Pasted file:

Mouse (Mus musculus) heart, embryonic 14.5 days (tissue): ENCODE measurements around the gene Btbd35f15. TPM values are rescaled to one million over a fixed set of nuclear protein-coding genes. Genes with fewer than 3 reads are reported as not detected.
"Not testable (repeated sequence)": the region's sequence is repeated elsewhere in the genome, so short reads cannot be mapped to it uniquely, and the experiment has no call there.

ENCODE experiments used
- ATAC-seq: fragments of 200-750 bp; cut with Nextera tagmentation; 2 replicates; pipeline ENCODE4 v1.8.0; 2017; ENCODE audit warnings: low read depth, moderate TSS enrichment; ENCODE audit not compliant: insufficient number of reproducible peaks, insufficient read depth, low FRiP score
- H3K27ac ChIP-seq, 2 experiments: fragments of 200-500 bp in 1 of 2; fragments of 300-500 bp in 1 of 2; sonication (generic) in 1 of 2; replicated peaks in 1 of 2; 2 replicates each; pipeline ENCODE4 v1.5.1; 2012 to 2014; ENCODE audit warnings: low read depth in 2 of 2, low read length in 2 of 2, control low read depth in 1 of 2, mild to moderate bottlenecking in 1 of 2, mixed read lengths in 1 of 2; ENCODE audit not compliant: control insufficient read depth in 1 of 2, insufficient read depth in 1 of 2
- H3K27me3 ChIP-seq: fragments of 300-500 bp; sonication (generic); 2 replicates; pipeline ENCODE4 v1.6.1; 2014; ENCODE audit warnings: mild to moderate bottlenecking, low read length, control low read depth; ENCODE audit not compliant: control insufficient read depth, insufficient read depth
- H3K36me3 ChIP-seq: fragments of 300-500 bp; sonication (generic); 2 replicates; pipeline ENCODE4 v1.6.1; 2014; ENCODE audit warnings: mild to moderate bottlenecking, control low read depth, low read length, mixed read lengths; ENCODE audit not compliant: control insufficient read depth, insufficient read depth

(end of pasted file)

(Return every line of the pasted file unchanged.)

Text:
Mouse (Mus musculus) heart, embryonic 14.5 days (tissue): ENCODE measurements around the gene Btbd35f15. TPM values are rescaled to one million over a fixed set of nuclear protein-coding genes. Genes with fewer than 3 reads are reported as not detected.
"Not testable (repeated sequence)": the region's sequence is repeated elsewhere in the genome, so short reads cannot be mapped to it uniquely, and the experiment has no call there.

ENCODE experiments used
- ATAC-seq: fragments of 200-750 bp; cut with Nextera tagmentation; 2 replicates; pipeline ENCODE4 v1.8.0; 2017; ENCODE audit warnings: low read depth, moderate TSS enrichment; ENCODE audit not compliant: insufficient number of reproducible peaks, insufficient read depth, low FRiP score
- H3K27ac ChIP-seq, 2 experiments: fragments of 200-500 bp in 1 of 2; fragments of 300-500 bp in 1 of 2; sonication (generic) in 1 of 2; replicated peaks in 1 of 2; 2 replicates each; pipeline ENCODE4 v1.5.1; 2012 to 2014; ENCODE audit warnings: low read depth in 2 of 2, low read length in 2 of 2, control low read depth in 1 of 2, mild to moderate bottlenecking in 1 of 2, mixed read lengths in 1 of 2; ENCODE audit not compliant: control insufficient read depth in 1 of 2, insufficient read depth in 1 of 2
- H3K27me3 ChIP-seq: fragments of 300-500 bp; sonication (generic); 2 replicates; pipeline ENCODE4 v1.6.1; 2014; ENCODE audit warnings: mild to moderate bottlenecking, low read length, control low read depth; ENCODE audit not compliant: control insufficient read depth, insufficient read depth
- H3K36me3 ChIP-seq: fragments of 300-500 bp; sonication (generic); 2 replicates; pipeline ENCODE4 v1.6.1; 2014; ENCODE audit warnings: mild to moderate bottlenecking, control low read depth, low read length, mixed read lengths; ENCODE audit not compliant: control insufficient read depth, insufficient read depth